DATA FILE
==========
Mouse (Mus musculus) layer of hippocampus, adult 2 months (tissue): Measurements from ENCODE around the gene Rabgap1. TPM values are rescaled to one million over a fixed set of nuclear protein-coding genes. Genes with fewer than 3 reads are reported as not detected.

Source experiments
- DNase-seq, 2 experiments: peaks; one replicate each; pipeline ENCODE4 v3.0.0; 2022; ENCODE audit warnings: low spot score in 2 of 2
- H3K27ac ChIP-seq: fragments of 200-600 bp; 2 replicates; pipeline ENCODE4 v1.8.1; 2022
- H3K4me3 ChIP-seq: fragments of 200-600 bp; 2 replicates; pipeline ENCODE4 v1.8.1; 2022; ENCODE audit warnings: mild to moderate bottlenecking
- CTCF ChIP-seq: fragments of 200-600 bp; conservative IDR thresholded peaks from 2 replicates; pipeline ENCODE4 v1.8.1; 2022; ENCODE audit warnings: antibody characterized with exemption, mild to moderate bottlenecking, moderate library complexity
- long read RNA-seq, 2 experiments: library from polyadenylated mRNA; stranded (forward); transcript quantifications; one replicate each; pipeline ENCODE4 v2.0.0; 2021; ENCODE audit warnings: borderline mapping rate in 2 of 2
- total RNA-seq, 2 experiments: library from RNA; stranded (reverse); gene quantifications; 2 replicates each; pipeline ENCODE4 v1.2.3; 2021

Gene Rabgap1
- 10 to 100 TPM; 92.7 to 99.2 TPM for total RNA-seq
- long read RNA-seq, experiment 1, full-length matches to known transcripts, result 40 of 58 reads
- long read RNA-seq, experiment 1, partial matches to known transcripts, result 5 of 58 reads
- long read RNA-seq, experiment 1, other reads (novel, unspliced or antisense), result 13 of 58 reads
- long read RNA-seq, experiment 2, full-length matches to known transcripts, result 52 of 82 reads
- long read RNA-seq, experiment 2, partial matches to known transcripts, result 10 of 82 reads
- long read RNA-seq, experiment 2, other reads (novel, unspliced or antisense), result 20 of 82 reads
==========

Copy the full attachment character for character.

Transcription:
Mouse (Mus musculus) layer of hippocampus, adult 2 months (tissue): Measurements from ENCODE around the gene Rabgap1. TPM values are rescaled to one million over a fixed set of nuclear protein-coding genes. Genes with fewer than 3 reads are reported as not detected.

Source experiments
- DNase-seq, 2 experiments: peaks; one replicate each; pipeline ENCODE4 v3.0.0; 2022; ENCODE audit warnings: low spot score in 2 of 2
- H3K27ac ChIP-seq: fragments of 200-600 bp; 2 replicates; pipeline ENCODE4 v1.8.1; 2022
- H3K4me3 ChIP-seq: fragments of 200-600 bp; 2 replicates; pipeline ENCODE4 v1.8.1; 2022; ENCODE audit warnings: mild to moderate bottlenecking
- CTCF ChIP-seq: fragments of 200-600 bp; conservative IDR thresholded peaks from 2 replicates; pipeline ENCODE4 v1.8.1; 2022; ENCODE audit warnings: antibody characterized with exemption, mild to moderate bottlenecking, moderate library complexity
- long read RNA-seq, 2 experiments: library from polyadenylated mRNA; stranded (forward); transcript quantifications; one replicate each; pipeline ENCODE4 v2.0.0; 2021; ENCODE audit warnings: borderline mapping rate in 2 of 2
- total RNA-seq, 2 experiments: library from RNA; stranded (reverse); gene quantifications; 2 replicates each; pipeline ENCODE4 v1.2.3; 2021

Gene Rabgap1
- 10 to 100 TPM; 92.7 to 99.2 TPM for total RNA-seq
- long read RNA-seq, experiment 1, full-length matches to known transcripts, result 40 of 58 reads
- long read RNA-seq, experiment 1, partial matches to known transcripts, result 5 of 58 reads
- long read RNA-seq, experiment 1, other reads (novel, unspliced or antisense), result 13 of 58 reads
- long read RNA-seq, experiment 2, full-length matches to known transcripts, result 52 of 82 reads
- long read RNA-seq, experiment 2, partial matches to known transcripts, result 10 of 82 reads
- long read RNA-seq, experiment 2, other reads (novel, unspliced or antisense), result 20 of 82 reads